On disposal of the payment tokens, the gain or loss from the disposal would be taxable or deductible if they were assessed to be revenue in nature. Conversely, if the tokens were held as capital assets, the gain or loss from the disposal would not be taxable or deductible.

It is useful to note that the purchase of a payment token itself is not a taxable event, although the intention at the point of purchase would have to be considered (through the application of the badges of trade) to determine if subsequent disposal of the payment token is a trading activity and accordingly, whether the resulting gains or losses are revenue in nature.

Mining profits

Mining is the process by which digital token transactions are verified and added to the blockchain, and the means through which new digital tokens are released. When a miner successfully mines for payment tokens, he is rewarded with payment tokens from the system which he may subsequently dispose of or exchange for goods or services.

Upon disposal of the payment tokens, the miner would be taxed on the profits from the disposal and the tax treatment would depend on whether the miner performed the mining as a hobby or with the intention to profit. If it was the former, the disposal gains or losses of the payment tokens would not be taxable or deductible. However, if the mining activity was carried out as a trade or business, the gains or losses from the disposal would be taxable or deductible.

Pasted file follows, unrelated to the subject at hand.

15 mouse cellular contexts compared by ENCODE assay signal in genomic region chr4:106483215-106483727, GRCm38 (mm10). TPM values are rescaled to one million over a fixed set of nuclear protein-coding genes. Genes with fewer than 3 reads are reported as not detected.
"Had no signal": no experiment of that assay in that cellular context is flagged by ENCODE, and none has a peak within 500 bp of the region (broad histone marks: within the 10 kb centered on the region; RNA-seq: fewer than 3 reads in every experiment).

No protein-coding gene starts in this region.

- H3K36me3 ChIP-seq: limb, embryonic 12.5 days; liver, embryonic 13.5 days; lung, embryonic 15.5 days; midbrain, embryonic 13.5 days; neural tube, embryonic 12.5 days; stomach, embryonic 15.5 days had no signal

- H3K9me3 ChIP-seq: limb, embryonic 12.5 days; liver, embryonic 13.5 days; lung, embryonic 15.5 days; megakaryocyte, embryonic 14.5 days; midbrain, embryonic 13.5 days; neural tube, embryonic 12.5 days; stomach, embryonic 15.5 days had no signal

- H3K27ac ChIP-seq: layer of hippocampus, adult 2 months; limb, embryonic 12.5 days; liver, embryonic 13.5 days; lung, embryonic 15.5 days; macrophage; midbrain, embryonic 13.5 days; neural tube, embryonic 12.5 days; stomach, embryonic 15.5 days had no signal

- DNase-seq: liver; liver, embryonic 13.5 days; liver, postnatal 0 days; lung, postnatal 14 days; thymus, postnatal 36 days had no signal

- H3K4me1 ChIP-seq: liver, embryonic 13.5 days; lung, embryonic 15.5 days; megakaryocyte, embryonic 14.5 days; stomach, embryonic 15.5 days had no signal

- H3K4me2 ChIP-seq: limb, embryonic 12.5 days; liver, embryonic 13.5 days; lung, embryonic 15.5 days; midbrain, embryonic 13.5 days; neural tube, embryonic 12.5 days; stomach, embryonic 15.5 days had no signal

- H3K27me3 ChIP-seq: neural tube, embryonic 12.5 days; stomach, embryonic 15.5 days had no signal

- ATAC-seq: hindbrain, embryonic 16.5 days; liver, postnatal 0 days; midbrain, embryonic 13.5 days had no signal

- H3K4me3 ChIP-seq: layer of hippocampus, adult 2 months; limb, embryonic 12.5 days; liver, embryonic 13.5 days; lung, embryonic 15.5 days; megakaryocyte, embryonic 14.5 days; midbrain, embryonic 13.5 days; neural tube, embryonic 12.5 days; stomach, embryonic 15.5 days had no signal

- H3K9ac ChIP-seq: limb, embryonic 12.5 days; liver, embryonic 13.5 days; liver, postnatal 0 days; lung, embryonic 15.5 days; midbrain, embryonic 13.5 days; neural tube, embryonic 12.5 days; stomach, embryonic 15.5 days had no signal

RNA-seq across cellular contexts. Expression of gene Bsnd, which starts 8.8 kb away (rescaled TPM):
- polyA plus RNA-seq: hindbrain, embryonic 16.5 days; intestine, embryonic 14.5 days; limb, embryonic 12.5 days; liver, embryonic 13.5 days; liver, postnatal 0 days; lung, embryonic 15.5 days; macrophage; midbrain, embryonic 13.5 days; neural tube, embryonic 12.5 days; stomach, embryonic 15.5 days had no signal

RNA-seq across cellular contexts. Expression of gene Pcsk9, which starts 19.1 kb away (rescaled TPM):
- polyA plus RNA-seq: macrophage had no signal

Utility tokens give the token holder a right (usually a future right) to a good or service. They are typically issued in an Initial Coin Offering (ICO) and come in different forms – akin to a voucher (to entitle the holder to future services from the ICO company), or a key (to entitle the holder to access the ICO company’s platform).

Tax treatment

From a token holder’s perspective, when a utility token is acquired, it is treated as a prepayment for goods or services to be provided in future. Therefore, a tax deduction will be allowed to the token holder, subject to general tax deduction rules, when the token is used to exchange for the goods or services.


Security tokens give the token holder a stake or rights to an underlying asset, generally with a degree of control or economic entitlements. Common types of security tokens that have been issued are typically accounted for as a form of debt or equity.

It should also be noted that security tokens may also be a tokenised form of traditional securities and as such, they can also take the form of any other security or investment assets or instruments.

Tax treatment

IRAS would examine the legal form of the security token, the rights and obligations tied to the security token, and the nature of the underlying asset to determine the nature of the security token (for example, whether it is debt or equity). This, in turn, determines the nature of the returns derived by the security token holder from the security token (for example, whether it is interest or dividend) and how it should be taxed.

Where the security token is disposed of by the holder, the tax treatment of the gain or loss on disposal would depend on whether the security token is a capital or revenue asset to the token holder and accordingly, determine whether the gain or loss is capital or revenue in nature.